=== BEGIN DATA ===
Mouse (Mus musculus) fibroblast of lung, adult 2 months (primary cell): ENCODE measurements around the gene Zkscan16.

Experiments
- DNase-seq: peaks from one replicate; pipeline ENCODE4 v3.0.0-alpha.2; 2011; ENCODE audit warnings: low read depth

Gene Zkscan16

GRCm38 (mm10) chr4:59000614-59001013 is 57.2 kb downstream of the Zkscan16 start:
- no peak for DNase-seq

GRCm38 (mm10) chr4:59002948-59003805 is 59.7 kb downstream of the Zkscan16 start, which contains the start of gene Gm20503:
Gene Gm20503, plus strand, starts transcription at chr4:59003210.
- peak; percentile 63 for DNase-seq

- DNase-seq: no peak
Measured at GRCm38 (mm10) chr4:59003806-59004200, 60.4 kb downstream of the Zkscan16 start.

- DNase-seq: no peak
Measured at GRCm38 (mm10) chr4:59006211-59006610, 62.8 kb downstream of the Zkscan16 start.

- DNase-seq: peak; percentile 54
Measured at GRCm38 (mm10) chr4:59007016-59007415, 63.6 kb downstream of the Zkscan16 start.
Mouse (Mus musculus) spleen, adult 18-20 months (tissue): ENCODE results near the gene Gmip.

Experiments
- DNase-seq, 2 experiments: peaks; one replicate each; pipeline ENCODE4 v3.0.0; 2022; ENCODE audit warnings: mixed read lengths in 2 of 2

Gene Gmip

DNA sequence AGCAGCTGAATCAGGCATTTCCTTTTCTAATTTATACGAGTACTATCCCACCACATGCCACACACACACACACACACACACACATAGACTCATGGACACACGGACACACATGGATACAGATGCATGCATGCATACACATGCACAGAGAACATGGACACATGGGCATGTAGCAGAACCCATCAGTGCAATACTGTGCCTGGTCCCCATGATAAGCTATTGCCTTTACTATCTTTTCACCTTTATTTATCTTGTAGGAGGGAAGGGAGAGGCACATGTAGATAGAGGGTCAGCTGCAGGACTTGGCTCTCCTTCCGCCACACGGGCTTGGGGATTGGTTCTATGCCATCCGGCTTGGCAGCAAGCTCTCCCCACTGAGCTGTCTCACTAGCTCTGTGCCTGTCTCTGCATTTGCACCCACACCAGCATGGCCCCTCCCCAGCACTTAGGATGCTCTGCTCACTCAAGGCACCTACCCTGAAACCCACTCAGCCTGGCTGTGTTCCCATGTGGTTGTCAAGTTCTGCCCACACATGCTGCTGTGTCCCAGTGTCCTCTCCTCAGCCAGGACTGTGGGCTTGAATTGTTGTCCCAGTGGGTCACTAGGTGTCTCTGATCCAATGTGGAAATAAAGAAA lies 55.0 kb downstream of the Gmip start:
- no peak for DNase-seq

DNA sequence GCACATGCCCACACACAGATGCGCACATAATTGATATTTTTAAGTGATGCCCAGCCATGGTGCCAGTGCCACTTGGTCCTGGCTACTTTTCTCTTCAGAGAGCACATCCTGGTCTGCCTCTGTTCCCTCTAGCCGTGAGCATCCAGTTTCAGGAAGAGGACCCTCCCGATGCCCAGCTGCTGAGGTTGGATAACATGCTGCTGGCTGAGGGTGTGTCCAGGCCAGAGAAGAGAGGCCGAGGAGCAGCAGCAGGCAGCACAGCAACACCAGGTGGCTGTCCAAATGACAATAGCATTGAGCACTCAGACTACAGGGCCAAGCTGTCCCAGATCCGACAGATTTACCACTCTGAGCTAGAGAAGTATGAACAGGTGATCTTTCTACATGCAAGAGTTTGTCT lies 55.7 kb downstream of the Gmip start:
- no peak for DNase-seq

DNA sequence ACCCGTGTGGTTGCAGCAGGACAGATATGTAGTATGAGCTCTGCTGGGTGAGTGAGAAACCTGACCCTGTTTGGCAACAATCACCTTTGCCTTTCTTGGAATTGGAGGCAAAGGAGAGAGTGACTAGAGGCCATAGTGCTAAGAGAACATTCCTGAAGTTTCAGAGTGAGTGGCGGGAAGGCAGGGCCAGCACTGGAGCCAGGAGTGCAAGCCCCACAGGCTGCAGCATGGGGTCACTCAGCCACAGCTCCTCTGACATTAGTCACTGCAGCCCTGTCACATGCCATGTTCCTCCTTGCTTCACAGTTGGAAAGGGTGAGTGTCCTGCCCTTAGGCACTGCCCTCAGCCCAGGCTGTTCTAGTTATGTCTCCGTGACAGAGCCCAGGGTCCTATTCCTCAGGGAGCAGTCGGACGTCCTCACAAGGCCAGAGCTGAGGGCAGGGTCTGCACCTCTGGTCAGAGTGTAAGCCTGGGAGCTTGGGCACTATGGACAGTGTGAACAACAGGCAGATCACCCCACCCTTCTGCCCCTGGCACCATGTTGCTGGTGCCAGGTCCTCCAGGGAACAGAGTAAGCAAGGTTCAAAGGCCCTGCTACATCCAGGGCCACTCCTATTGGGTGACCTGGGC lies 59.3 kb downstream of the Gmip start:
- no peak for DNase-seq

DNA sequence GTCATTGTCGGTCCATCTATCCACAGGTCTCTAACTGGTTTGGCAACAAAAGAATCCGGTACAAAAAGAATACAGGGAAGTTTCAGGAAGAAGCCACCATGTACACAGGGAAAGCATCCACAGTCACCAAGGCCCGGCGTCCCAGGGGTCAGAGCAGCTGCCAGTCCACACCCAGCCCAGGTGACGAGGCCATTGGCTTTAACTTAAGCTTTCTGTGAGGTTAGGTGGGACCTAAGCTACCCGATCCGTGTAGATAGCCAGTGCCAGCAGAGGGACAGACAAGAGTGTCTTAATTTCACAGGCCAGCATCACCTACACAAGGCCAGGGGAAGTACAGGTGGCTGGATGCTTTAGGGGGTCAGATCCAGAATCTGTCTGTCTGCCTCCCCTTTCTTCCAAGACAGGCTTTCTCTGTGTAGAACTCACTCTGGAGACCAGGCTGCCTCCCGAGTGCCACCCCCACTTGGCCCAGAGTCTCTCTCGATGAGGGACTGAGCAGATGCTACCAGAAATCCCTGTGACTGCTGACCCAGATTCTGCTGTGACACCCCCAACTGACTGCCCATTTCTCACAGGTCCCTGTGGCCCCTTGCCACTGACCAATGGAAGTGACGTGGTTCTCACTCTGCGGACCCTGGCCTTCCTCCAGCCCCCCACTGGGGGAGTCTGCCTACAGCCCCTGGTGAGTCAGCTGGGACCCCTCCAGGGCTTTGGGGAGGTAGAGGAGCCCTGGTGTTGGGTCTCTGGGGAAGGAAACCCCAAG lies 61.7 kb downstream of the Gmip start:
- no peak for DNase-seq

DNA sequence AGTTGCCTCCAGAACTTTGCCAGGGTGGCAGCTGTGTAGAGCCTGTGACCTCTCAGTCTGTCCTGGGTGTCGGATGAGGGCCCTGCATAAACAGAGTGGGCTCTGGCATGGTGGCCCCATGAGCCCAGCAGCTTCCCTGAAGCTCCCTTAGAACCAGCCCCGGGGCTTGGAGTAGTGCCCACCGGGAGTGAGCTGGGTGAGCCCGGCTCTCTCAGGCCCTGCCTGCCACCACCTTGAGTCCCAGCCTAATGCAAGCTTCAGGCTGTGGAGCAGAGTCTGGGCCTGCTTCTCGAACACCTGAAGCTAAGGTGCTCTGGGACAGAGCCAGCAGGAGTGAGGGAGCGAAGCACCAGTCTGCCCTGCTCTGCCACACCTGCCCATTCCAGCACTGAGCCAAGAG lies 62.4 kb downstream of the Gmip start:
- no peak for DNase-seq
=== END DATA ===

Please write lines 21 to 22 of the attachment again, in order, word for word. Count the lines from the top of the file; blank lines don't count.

- no peak for DNase-seq

DNA sequence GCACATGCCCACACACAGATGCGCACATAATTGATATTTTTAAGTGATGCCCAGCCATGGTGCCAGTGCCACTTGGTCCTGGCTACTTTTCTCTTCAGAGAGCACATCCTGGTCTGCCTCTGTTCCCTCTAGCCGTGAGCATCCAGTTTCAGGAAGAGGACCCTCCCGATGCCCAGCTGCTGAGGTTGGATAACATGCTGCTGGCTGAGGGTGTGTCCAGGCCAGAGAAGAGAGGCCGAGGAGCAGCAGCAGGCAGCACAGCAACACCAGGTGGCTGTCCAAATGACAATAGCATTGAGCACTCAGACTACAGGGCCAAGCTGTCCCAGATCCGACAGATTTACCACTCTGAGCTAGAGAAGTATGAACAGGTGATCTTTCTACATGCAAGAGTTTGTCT lies 55.7 kb downstream of the Gmip start: